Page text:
6 December 2021
Retrospective at the Centre Pompidou, Paris
Georgia O'Keeffe (1887-1986), who died at the age of 98, lived through most of the aesthetic adventures of the 20th century. In the 1920s, she was a key member of the small circle of inventors of American modernism, in the 1930s she played an essential role in the quest for a new American identity, before becoming in the 1960s a pioneer of "hard edge" abstract painting. First woman to be exhibited at MoMa, she is now the world's most expensive female artist.
Art history remembers O'Keeffe for her giant flowers, carnal petals, exuberant pistils... However, when these paintings first appeared in the 1920s, they were considered scandalous! The art world saw in them the provocative expression of female desire, erotic images with barely concealed sexual symbols. The explicit and sensuous photographs that her lover, Alfred Stieglitz, had taken and shown of O'Keeffe undoubtedly contributed to these sulfurous interpretations.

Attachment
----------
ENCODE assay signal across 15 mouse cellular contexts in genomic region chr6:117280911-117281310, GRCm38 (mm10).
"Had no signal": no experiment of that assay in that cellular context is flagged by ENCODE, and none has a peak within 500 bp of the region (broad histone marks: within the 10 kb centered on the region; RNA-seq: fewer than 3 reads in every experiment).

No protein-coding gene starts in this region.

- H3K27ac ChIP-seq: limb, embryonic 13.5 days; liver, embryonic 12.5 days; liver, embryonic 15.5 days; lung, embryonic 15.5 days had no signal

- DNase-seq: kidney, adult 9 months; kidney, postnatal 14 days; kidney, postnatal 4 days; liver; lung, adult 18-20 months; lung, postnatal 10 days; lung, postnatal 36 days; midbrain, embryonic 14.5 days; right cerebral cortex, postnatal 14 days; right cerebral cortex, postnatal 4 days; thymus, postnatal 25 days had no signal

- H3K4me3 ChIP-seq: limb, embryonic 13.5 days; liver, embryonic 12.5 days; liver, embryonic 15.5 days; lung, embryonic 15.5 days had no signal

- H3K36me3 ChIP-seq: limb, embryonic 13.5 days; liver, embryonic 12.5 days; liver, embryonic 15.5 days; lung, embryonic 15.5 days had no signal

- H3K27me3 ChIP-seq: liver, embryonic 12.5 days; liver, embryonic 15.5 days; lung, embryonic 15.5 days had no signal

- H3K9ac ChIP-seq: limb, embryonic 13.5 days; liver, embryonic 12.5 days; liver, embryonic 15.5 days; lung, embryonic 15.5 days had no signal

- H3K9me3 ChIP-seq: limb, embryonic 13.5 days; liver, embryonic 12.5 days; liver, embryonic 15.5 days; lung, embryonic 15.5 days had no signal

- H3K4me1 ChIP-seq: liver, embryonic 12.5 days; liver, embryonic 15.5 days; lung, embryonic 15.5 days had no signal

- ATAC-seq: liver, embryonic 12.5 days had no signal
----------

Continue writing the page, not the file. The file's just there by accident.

In our lecture, we will examine her hypnotic floral swirls, her images of soaring New York skyscrapers and her lunar landscapes of New Mexico. We will follow the destiny not only of the artist, but also of the woman, through her relationship with Alfred Stieglitz (1864-1946) and the American art world of her day.
Alfred Stieglitz, Georgia O’Keeffe
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